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Is there a good way to add/remove a neuron and its associated connections into/from a fully connected PyBrain network? Say I start with:

from pybrain.tools.shortcuts import buildNetwork
net = buildNetwork(2,3,1)

How would I go about making it a (2,4,1) or a (2,2,1) network WHILE maintaining all the old weights (and initializing any new ones to be random as is done when initializing the network)? The reason I want to do this is because I am attempting to use an evolutionary learning strategy to determine the best architecture and the 'mutation' step involves adding/removing nodes with some probability. (The input and output modules should always remain the same.)

edit: I found NeuronDecomposableNetwork which should make this easier, but it still seems that I have to keep track of neurons and connections separately.

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1 Answer 1

up vote 3 down vote accepted

I assume you're doing along the lines of the NEAT algorithm? There are two different answers to your question:

  1. Open ended evolution of the network topology: in this case, I recommend encapsulating every neuron in its own "layer"/module, and add/remove them and their connections to the network iteratively, a bit like in this tutorial, except that there will be many more (single-neuron) layers. Don't forget to call the sortModules() method after each topological change.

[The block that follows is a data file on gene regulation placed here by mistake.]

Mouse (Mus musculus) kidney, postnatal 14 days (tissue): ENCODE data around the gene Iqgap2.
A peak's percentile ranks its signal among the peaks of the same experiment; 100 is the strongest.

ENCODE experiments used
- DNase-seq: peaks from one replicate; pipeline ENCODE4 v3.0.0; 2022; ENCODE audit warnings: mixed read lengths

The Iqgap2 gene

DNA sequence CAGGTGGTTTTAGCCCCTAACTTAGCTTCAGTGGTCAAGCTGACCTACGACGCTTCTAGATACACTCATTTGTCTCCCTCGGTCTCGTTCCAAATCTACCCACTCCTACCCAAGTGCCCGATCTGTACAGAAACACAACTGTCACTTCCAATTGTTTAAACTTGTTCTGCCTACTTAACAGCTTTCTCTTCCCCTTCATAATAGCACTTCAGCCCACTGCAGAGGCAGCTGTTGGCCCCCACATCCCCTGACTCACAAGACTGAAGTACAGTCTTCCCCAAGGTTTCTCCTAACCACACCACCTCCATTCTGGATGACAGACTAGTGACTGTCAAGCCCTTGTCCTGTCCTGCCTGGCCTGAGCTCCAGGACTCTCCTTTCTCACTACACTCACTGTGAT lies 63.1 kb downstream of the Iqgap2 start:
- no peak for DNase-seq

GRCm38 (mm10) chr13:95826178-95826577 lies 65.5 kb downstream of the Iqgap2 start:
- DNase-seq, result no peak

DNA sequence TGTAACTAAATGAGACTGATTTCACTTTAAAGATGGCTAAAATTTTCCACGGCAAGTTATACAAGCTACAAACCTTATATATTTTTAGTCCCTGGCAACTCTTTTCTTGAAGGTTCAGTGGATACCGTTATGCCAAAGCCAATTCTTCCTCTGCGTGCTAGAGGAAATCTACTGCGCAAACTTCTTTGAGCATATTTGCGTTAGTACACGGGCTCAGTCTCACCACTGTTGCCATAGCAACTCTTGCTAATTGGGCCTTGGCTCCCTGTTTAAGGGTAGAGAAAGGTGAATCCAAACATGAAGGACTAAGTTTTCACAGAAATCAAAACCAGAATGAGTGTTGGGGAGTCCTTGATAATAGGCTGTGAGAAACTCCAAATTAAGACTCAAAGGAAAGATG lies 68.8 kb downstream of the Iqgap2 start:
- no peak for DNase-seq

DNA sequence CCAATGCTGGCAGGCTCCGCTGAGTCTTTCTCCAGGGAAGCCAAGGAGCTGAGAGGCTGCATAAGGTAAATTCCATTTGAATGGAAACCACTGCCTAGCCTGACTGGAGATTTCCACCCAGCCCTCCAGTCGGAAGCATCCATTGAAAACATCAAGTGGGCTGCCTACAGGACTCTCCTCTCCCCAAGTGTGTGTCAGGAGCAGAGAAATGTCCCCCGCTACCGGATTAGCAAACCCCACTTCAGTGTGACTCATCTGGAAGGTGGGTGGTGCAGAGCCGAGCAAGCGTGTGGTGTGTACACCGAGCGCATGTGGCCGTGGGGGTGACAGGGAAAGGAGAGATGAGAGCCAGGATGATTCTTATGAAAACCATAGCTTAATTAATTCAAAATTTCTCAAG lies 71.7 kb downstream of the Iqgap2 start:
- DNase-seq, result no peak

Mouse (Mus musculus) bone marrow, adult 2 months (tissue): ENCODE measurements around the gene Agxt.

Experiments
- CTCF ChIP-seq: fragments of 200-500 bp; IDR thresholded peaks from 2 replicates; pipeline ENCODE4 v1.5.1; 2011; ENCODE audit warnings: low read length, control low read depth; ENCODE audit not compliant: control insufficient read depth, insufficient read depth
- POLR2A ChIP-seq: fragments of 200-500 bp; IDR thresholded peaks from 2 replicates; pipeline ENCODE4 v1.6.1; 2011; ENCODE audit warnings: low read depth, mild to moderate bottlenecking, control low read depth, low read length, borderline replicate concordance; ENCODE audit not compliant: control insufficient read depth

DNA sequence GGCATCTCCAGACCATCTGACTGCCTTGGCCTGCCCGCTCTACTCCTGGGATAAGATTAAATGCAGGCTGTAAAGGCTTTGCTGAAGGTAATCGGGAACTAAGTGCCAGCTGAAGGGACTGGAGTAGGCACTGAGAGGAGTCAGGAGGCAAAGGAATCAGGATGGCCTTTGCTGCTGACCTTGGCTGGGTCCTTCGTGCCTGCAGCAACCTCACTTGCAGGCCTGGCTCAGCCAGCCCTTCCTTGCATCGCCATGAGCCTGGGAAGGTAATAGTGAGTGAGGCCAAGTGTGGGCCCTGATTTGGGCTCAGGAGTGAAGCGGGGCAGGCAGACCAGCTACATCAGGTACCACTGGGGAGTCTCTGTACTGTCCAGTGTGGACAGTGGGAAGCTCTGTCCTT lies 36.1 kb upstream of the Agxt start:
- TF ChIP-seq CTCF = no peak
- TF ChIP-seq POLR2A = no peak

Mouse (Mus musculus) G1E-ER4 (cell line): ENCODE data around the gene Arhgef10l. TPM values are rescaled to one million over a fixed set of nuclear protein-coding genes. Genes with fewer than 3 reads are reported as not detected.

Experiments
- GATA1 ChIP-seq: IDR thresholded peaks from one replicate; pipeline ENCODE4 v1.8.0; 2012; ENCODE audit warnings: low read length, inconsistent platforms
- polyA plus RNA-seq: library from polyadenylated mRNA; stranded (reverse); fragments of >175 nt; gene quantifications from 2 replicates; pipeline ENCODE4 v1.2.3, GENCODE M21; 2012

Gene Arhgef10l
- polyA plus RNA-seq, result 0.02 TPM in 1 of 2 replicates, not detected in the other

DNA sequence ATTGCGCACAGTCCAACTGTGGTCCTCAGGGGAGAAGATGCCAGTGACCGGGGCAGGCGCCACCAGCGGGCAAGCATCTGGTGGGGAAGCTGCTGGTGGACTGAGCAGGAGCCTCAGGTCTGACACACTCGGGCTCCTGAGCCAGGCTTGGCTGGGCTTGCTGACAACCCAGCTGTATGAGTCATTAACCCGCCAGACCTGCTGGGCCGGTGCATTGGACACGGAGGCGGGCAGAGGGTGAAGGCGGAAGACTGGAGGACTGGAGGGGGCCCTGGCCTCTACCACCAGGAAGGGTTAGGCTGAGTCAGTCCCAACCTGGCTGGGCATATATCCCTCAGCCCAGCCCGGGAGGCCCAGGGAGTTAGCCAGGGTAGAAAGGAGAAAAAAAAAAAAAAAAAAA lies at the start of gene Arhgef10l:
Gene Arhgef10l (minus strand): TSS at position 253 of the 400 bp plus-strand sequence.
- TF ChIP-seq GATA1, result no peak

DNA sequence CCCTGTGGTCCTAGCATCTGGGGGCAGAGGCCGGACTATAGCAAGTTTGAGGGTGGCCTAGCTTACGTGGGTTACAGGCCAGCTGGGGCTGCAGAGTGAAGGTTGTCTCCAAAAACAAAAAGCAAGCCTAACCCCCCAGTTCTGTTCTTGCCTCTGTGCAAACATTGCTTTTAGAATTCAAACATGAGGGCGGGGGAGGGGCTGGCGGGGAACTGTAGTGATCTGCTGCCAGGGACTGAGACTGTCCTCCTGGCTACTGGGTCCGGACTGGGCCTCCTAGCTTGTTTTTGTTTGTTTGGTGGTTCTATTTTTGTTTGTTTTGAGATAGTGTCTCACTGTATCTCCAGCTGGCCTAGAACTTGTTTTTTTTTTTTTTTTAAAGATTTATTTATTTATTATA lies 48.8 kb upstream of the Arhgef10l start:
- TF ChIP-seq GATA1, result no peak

2. Finding the best topology within a predefined framework (say a maximum of 1000 neurons). In that case it's easier and more efficient to build the full network in the beginning, and just mask some of the connections (e.g. using the MaskedParameters module). Among others, memetic algorithms (used like this) are designed to search such topology spaces.

An alternative, as you say, is manually managing all the weights (by tracking what is where, or using NeuronDecomposableNetwork) but I don't recommend that.


A general comment: for more advanced uses of pybrain such as yours, relying on the `buildNetwork' shortcut is really too limited, and you will want to use the Network/Module/Connection API directly.

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Awesome, this helps me out a ton, thanks! I really like the first idea. Never would have thought about using layers as individual neurons. And yes after trying for about three days now I would not recommend manual management either lol (the other stackoverflow post was actually where I got the idea). I'll come back after some experimenting (and researching NEAT as this is the first I've found out about it, yet being almost exactly what I wanted to get to) and update my post with the results. –  ubomb Aug 7 '12 at 17:18

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